(This post was written by Brian Singler, Reliv’s multimedia producer. You’ve seen his work in the videos on YouTube, reliv.com and at conference. He traveled to Haiti last week for the first time as part of a party of nine with the Reliv Kalogris Foundation).
Let me tell you a story from Haiti.
The first stop on our trip through Haiti last week was just outside of Cap Haitian, a city of one million people in northern Haiti, at the clinic of Dr. Emmanuel “Manno” Mareus.
I walked into a room where three cholera victims lay dying. It was nearly pitch black, terrible conditions for taking pictures or shooting video. Some light settled on a young girl and I knelt by her wooden bed, listening to her moaning in my headphones and looking through my viewfinder at her vacant eyes, rolling back into her head.
Dr. Manno briefly explained her condition and chances of survival, and then took the rest of the party away for the next stop on the tour. I stayed for several minutes, riveted by the tragic scene, before someone forced me to leave because everyone was moving on.
Three days later, I was standing on the gangplank at the Charlotte airport coming home when Scott Montgomery, the Kalogris Foundation chairman, told everyone: “Hey, do any of you remember that girl at Dr. Manno’s clinic?
“Well, she died.”
I can’t describe how I felt at that moment. I looked at my camera. I held the last recorded moments of that girl’s life in my hands. She died so fast, the files were still on my memory card; I hadn’t even transferred them to my computer yet.
I thought about a lot of things.
How I didn’t even know her name or how old she was.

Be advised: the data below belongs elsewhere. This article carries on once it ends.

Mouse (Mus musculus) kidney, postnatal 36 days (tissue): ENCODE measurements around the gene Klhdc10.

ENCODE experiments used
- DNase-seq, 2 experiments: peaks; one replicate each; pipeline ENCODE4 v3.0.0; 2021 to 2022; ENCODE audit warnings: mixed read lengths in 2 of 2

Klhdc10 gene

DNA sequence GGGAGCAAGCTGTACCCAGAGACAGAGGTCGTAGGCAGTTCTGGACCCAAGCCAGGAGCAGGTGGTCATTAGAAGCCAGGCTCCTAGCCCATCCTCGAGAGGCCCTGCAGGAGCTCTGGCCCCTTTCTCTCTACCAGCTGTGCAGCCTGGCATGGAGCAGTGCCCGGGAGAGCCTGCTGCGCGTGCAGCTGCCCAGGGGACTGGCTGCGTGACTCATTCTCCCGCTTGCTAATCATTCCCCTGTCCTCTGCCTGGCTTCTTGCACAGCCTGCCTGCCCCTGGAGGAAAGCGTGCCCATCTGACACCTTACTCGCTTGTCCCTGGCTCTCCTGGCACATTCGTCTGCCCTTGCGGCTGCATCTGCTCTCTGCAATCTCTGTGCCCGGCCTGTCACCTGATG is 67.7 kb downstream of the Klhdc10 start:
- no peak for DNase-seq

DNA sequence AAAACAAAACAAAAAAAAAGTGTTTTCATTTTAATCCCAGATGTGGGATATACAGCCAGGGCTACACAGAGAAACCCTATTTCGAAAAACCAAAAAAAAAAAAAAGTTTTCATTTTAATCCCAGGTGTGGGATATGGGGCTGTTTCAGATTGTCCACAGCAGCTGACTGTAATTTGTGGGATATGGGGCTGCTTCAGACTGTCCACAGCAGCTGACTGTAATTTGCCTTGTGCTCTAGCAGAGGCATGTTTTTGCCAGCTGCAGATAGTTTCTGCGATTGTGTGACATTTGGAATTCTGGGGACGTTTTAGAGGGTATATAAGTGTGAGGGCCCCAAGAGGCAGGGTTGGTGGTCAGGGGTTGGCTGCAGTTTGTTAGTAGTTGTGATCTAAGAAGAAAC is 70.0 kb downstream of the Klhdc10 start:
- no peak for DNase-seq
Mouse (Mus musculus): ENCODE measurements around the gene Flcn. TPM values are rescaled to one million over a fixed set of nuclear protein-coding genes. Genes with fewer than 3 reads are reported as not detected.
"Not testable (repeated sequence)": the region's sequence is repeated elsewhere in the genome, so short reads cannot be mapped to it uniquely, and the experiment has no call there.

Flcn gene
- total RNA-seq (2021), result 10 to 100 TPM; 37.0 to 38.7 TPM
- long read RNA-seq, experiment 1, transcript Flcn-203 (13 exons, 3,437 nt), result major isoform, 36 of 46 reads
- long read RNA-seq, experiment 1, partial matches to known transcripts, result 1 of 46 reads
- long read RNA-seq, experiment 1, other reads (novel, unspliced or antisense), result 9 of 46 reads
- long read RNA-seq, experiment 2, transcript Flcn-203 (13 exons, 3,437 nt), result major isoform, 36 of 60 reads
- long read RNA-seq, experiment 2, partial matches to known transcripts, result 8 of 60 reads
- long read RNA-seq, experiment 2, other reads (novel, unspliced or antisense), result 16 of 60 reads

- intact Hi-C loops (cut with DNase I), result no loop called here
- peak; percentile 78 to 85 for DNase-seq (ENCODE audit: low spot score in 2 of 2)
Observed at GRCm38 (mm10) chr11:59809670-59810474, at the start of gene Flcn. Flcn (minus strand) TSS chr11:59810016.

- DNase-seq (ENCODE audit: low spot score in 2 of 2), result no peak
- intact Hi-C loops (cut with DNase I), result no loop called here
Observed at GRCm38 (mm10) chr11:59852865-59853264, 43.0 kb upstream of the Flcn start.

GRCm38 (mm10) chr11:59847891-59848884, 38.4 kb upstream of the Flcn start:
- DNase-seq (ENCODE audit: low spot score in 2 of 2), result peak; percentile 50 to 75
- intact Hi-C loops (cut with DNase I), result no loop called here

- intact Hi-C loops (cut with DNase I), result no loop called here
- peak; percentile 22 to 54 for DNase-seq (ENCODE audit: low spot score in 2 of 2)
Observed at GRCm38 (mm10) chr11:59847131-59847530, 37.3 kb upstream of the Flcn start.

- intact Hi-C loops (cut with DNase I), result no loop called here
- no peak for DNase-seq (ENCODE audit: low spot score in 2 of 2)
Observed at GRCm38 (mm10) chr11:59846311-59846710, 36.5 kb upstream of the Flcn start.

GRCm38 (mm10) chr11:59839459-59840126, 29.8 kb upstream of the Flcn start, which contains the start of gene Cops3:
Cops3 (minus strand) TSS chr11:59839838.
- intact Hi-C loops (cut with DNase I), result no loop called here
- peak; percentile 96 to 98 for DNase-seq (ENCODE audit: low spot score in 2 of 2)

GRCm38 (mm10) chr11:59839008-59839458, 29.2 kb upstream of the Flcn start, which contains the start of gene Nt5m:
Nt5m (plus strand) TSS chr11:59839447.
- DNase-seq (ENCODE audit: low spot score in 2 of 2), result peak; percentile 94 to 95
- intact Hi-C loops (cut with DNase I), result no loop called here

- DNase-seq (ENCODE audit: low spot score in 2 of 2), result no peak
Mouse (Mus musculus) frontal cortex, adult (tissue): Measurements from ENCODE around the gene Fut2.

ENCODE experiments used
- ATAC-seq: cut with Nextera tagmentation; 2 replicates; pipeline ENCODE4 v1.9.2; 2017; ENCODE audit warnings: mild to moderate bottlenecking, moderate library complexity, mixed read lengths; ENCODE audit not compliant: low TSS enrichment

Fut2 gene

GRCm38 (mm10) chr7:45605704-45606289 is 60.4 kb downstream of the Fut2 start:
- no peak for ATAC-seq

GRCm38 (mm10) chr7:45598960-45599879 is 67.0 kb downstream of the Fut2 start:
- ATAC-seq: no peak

How I, not a single member of her family, was there in her last moments, sticking a camera in her face.
How I have filmed so many things in my career but never someone dying a foot from my lens.
How she would likely be put in a black, plastic trash bag, buried in an unmarked grave and forgotten.
But then I thought about one of the last things that Dr. Manno had said. He had been giving her Reliv Now since she was admitted. He knew she was going to die, but he gave it to her anyway.
Some people might call that a waste. I would call it some of the most precious and needed scoops of Reliv Now that have possibly ever been given to anyone.
If that were the end of the story, it would be tragic. But you see it’s not.
Five minutes after I left the clinic and no more than 500 feet away, I stood in a sea of yellow uniforms at St. Jude’s school where hundreds of kids sang, danced, smiled and begged me to take their picture.
All perfectly healthy and happy and drinking Reliv Now for Kids.
If you truly want to understand the impact of the Reliv Kalogris Foundation, you have to understand the contrast between those two scenes.
Because of Reliv Distributors and others who give to the foundation, more than 10,000 Haitian children and 40,000 around the world will be fed today and have the same hope in their eyes I saw at feeding stations all over Haiti.
And one little girl — who easily could have been among them — won’t be forgotten.